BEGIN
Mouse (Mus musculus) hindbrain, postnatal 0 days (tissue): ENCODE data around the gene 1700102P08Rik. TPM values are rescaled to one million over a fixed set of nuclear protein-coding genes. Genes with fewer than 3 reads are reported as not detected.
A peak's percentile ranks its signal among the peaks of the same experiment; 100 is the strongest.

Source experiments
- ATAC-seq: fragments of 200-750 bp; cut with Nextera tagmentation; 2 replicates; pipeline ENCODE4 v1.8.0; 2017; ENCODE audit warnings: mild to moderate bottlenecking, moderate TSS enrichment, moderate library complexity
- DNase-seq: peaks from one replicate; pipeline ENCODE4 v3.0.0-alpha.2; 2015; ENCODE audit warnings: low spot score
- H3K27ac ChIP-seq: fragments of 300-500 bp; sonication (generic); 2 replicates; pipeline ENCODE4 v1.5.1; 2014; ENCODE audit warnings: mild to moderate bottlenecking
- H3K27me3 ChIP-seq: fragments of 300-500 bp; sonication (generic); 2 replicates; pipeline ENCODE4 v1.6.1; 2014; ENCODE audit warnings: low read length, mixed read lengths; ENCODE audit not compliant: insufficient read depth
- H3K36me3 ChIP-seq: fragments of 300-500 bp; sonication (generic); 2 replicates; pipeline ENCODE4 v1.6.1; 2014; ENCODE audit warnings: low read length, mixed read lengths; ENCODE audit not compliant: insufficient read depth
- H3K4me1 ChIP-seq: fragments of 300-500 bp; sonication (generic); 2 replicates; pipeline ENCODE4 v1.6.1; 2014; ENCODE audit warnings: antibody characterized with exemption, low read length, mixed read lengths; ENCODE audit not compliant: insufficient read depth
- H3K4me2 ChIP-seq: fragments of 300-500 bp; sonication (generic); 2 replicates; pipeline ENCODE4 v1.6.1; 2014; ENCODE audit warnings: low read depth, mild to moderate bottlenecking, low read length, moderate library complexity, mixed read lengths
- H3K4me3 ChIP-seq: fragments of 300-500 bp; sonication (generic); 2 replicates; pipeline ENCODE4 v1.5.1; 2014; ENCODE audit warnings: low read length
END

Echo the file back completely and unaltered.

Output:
Mouse (Mus musculus) hindbrain, postnatal 0 days (tissue): ENCODE data around the gene 1700102P08Rik. TPM values are rescaled to one million over a fixed set of nuclear protein-coding genes. Genes with fewer than 3 reads are reported as not detected.
A peak's percentile ranks its signal among the peaks of the same experiment; 100 is the strongest.

Source experiments
- ATAC-seq: fragments of 200-750 bp; cut with Nextera tagmentation; 2 replicates; pipeline ENCODE4 v1.8.0; 2017; ENCODE audit warnings: mild to moderate bottlenecking, moderate TSS enrichment, moderate library complexity
- DNase-seq: peaks from one replicate; pipeline ENCODE4 v3.0.0-alpha.2; 2015; ENCODE audit warnings: low spot score
- H3K27ac ChIP-seq: fragments of 300-500 bp; sonication (generic); 2 replicates; pipeline ENCODE4 v1.5.1; 2014; ENCODE audit warnings: mild to moderate bottlenecking
- H3K27me3 ChIP-seq: fragments of 300-500 bp; sonication (generic); 2 replicates; pipeline ENCODE4 v1.6.1; 2014; ENCODE audit warnings: low read length, mixed read lengths; ENCODE audit not compliant: insufficient read depth
- H3K36me3 ChIP-seq: fragments of 300-500 bp; sonication (generic); 2 replicates; pipeline ENCODE4 v1.6.1; 2014; ENCODE audit warnings: low read length, mixed read lengths; ENCODE audit not compliant: insufficient read depth
- H3K4me1 ChIP-seq: fragments of 300-500 bp; sonication (generic); 2 replicates; pipeline ENCODE4 v1.6.1; 2014; ENCODE audit warnings: antibody characterized with exemption, low read length, mixed read lengths; ENCODE audit not compliant: insufficient read depth
- H3K4me2 ChIP-seq: fragments of 300-500 bp; sonication (generic); 2 replicates; pipeline ENCODE4 v1.6.1; 2014; ENCODE audit warnings: low read depth, mild to moderate bottlenecking, low read length, moderate library complexity, mixed read lengths
- H3K4me3 ChIP-seq: fragments of 300-500 bp; sonication (generic); 2 replicates; pipeline ENCODE4 v1.5.1; 2014; ENCODE audit warnings: low read length